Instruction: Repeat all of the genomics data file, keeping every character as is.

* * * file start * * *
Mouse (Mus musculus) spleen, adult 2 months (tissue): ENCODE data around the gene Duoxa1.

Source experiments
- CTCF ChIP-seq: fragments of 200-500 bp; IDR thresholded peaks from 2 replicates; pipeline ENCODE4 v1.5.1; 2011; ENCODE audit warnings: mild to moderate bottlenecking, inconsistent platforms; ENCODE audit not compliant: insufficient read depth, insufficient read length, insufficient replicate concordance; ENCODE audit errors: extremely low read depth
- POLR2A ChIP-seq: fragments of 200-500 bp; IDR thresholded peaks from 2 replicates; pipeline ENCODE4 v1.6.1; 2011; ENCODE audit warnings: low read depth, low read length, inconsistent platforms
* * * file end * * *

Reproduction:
Mouse (Mus musculus) spleen, adult 2 months (tissue): ENCODE data around the gene Duoxa1.

Source experiments
- CTCF ChIP-seq: fragments of 200-500 bp; IDR thresholded peaks from 2 replicates; pipeline ENCODE4 v1.5.1; 2011; ENCODE audit warnings: mild to moderate bottlenecking, inconsistent platforms; ENCODE audit not compliant: insufficient read depth, insufficient read length, insufficient replicate concordance; ENCODE audit errors: extremely low read depth
- POLR2A ChIP-seq: fragments of 200-500 bp; IDR thresholded peaks from 2 replicates; pipeline ENCODE4 v1.6.1; 2011; ENCODE audit warnings: low read depth, low read length, inconsistent platforms